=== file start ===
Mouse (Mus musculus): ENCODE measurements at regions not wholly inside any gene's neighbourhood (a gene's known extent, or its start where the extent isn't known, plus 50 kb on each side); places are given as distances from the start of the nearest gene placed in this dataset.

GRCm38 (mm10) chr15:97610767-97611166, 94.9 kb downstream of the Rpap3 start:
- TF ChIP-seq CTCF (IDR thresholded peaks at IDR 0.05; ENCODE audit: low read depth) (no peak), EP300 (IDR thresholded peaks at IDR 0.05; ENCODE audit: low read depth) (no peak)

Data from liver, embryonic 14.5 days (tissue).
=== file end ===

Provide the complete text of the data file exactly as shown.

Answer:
Mouse (Mus musculus): ENCODE measurements at regions not wholly inside any gene's neighbourhood (a gene's known extent, or its start where the extent isn't known, plus 50 kb on each side); places are given as distances from the start of the nearest gene placed in this dataset.

GRCm38 (mm10) chr15:97610767-97611166, 94.9 kb downstream of the Rpap3 start:
- TF ChIP-seq CTCF (IDR thresholded peaks at IDR 0.05; ENCODE audit: low read depth) (no peak), EP300 (IDR thresholded peaks at IDR 0.05; ENCODE audit: low read depth) (no peak)

Data from liver, embryonic 14.5 days (tissue).